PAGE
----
In addition to Honda and Takata allegedly knowing about the defects, they did not notify NHTSA about the defects. At a hearing before the House Committee of Energy and Commerce, a Takata executive, Hiroshi Shimizu, would not clearly answer if the airbags were defective, but did apologize for the deaths and injuries.

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Takata airbag recall, Chicago product liability attorneyTakata airbags, used in many major car companies, are being recalled following reports of metal shards piercing victims’ faces and necks after the airbags deployed in accidents. The National Highway Traffic Safety Administration (NHTSA) has released a consumer advisory listing vehicle makes, models, and years affected by the recall.

Takata airbags are manufactured and sold by Takata Corporation of Japan to many car companies throughout the world. Those companies that have issued recalls are BMW, Chrysler, Ford, General Motors, Honda, Mazda, Mitsubishi, Nissan, Subaru, and Toyota, affecting over 7.8 million vehicles.

The NHTSA is urging car owners who own vehicles from the affected companies to check their VIN number to see if their vehicle is included in the recall. If your car is included in the recall, contact your car manufacturer for replacement details. The defective Takata airbags are linked to four deaths and over 100 injuries in accidents where the recalled airbag deployed, sometimes shooting metal shards into the inside of the car, caused by a potentially deteriorated propellant that ruptured the inflator housing.

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Chicago airbag recall lawyerHonda has become the first and only automotive company thus far to meet the demand from the National Highway Traffic Safety Administration (NHTSA) to repair vehicles nationwide after the recent recall of Takata airbags.

Previously, the recall for airbags were limited to high-humidity states only. An increase in humidity was found to cause the airbags to inflate too fast, leading to an explosion, which caused shrapnel to spew out.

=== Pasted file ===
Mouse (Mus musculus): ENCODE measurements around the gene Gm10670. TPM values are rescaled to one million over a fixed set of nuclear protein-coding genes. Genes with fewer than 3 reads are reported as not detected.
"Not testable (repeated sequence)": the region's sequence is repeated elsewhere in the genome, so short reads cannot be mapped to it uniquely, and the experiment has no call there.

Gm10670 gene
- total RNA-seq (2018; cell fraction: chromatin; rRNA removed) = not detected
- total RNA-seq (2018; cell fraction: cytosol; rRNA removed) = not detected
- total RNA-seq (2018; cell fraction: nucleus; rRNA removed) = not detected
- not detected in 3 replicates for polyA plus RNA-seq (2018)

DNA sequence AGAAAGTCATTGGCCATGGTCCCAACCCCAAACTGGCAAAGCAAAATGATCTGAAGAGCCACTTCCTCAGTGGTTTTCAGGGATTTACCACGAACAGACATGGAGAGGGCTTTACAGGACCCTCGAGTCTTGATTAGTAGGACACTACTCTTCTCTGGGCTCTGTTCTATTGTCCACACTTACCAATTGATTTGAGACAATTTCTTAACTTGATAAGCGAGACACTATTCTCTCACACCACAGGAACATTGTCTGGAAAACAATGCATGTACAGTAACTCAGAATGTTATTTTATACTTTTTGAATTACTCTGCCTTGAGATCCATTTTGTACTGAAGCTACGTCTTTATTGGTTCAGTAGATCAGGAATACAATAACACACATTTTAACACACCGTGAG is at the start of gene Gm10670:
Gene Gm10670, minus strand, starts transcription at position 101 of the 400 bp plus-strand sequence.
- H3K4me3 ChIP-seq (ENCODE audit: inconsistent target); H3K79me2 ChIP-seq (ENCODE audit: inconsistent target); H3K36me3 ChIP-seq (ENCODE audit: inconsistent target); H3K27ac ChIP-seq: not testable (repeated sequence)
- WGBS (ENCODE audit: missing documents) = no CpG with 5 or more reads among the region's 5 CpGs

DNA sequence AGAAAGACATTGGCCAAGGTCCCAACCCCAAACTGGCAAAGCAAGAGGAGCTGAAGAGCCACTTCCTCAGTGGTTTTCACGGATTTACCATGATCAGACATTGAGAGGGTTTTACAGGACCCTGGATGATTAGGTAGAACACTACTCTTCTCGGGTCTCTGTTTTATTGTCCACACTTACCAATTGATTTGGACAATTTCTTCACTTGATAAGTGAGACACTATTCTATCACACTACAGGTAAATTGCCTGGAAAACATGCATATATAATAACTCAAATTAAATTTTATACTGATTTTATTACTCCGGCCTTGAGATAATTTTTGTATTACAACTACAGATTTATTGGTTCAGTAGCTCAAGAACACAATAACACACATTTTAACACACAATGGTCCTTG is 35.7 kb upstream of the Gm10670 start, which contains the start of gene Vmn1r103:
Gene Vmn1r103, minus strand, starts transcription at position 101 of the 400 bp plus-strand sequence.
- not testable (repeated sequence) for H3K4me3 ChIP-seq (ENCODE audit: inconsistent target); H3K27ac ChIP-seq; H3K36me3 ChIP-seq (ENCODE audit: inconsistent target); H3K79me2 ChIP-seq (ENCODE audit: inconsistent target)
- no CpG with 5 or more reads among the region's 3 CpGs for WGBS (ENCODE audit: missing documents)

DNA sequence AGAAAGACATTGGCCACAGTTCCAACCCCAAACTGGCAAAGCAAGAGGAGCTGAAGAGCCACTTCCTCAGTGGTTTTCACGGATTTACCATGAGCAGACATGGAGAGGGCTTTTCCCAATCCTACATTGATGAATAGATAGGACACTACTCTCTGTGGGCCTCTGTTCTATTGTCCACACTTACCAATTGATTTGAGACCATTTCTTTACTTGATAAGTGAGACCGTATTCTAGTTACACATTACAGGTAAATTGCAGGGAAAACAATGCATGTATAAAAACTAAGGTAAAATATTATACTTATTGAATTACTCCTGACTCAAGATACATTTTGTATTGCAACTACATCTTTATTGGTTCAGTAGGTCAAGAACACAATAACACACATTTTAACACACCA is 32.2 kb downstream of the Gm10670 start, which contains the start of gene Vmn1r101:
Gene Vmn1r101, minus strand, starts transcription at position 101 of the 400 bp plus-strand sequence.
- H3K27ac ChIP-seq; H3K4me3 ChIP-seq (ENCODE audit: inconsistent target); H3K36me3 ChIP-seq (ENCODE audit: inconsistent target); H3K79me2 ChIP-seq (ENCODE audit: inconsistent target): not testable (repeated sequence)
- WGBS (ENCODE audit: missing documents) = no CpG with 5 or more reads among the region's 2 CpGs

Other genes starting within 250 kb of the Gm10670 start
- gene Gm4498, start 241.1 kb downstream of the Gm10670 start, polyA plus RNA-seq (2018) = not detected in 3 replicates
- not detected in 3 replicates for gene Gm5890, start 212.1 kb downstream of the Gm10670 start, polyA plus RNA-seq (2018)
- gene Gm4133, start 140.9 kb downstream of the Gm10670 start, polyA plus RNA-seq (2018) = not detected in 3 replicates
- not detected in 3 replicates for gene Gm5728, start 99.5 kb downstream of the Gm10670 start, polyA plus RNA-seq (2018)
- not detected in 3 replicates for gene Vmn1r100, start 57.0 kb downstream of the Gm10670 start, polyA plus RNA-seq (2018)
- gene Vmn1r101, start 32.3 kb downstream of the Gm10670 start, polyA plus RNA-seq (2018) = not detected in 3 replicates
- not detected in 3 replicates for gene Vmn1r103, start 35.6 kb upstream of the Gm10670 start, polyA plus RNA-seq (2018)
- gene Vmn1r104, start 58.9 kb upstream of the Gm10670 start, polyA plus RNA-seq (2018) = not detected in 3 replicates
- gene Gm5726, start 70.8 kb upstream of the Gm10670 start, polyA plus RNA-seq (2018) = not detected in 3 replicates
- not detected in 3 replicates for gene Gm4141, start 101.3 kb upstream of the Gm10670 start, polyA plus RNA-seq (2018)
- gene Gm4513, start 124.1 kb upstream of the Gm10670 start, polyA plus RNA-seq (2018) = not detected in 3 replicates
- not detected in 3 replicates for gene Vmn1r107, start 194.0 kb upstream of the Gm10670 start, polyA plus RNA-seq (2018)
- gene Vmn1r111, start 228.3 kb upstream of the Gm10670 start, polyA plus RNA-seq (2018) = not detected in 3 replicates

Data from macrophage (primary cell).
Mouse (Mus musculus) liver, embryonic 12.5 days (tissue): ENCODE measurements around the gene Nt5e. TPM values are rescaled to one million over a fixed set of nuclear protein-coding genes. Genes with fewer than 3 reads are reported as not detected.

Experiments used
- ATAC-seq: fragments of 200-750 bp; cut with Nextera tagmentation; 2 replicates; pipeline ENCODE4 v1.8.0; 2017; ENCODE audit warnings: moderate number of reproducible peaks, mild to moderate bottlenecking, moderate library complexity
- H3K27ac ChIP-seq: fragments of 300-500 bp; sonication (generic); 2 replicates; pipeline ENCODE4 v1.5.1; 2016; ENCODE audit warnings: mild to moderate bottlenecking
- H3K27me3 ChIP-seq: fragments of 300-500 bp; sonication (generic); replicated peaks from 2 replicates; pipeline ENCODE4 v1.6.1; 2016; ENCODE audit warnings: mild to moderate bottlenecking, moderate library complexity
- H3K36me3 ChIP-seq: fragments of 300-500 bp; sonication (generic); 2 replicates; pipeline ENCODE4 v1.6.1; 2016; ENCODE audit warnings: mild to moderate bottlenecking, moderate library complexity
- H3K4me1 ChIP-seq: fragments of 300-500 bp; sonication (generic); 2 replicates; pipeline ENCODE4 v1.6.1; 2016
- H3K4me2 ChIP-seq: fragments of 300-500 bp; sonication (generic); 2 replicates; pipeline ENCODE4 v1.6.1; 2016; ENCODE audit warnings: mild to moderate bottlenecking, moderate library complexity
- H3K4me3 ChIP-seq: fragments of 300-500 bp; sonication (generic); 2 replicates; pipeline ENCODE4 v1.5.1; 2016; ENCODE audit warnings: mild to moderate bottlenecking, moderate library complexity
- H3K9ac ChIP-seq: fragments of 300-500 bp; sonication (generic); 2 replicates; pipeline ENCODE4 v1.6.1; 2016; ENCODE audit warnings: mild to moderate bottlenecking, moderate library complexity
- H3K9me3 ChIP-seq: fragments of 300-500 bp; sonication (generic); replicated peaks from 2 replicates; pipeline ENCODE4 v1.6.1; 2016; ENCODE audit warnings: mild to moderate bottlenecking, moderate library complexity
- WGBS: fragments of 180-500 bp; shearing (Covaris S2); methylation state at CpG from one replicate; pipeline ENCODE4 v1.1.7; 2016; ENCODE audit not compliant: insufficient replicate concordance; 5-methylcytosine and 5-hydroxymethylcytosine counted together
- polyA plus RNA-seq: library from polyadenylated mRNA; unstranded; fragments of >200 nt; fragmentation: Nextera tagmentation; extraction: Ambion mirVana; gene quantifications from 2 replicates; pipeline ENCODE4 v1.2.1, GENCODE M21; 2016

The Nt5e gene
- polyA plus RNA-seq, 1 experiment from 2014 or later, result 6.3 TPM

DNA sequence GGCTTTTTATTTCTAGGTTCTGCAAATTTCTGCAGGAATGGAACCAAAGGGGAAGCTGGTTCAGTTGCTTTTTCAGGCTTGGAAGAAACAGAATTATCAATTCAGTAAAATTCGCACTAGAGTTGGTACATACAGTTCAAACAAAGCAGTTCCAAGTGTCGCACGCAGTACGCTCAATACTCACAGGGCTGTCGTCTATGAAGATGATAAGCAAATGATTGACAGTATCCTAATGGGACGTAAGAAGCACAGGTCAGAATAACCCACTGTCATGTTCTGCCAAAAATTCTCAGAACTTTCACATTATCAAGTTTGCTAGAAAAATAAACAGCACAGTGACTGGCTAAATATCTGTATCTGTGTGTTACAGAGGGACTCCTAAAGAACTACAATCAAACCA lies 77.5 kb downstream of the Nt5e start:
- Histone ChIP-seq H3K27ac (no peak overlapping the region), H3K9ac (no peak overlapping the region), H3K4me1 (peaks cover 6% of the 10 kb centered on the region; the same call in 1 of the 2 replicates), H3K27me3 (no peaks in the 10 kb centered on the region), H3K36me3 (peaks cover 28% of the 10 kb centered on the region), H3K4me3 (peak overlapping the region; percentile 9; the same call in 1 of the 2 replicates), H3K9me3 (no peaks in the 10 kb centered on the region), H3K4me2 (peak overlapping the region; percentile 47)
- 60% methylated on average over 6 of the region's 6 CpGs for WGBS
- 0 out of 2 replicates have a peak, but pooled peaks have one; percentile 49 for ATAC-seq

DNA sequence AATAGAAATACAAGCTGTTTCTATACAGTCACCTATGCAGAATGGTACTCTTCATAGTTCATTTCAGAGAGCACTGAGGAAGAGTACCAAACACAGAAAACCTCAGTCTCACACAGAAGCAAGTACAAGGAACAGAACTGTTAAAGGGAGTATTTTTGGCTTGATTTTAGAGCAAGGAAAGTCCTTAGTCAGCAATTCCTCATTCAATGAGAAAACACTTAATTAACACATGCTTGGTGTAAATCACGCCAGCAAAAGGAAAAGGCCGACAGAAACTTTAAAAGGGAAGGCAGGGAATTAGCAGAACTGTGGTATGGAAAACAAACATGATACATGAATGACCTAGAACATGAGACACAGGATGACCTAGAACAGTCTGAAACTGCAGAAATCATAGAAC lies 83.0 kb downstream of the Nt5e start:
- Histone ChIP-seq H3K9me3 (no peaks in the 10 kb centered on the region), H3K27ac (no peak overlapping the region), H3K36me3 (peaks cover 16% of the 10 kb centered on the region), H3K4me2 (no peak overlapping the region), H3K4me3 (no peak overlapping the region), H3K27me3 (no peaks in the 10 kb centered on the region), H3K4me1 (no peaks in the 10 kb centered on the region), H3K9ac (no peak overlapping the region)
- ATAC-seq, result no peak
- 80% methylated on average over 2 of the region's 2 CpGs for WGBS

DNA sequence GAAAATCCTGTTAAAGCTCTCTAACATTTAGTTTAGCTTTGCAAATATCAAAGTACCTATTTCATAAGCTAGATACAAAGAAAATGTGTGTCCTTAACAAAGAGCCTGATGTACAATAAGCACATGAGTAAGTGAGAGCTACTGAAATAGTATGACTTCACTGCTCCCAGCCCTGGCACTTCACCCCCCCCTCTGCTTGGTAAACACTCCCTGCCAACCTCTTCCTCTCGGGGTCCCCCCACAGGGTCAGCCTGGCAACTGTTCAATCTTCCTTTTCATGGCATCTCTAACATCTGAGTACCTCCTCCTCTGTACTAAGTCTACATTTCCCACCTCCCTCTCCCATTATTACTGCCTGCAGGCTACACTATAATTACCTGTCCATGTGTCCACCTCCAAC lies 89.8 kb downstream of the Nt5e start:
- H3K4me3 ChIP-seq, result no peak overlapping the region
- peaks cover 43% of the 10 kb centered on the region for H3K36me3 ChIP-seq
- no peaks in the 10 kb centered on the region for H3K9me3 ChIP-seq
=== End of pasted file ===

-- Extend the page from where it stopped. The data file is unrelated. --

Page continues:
According to a report, Honda is expanding its repairs to over 2.6 million for a total of 5.4 million vehicles. The following models are included in this expansion:

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car airbag defects, Chicago product liability lawyerThe rise of vehicle recalls has grown over the past few months due to defective air bags in over 14 million vehicles and 11 car manufacturers. In a published online insight by The New York Times, the article reveals that defective air bags manufactured by Takata have been a concern for the past decade with the first reported incident occurring in 2004.

In this instance, the air bag exploded, shooting out metal fragments and causing injury to the driver of the Honda Accord. There was no recall issued at the time and Honda and Takata officials identified it as an isolated incident. Injuries reported have been due to shrapnel or chemicals coming from the faulty airbags. More than 30 of these injuries have been linked to flaws in Honda vehicles.

According to Honda officials, Takata reported that its plant workers had an unreliable, handwritten system for marking which air bags might contain defective parts. Another possible “explanation” of the faulty air bags was that machine operators working in the plant in 2001 could have unintentionally switched off the function that separates out poorly made devices, a problem corrected in 2002 with systems upgrades, according to Takata records.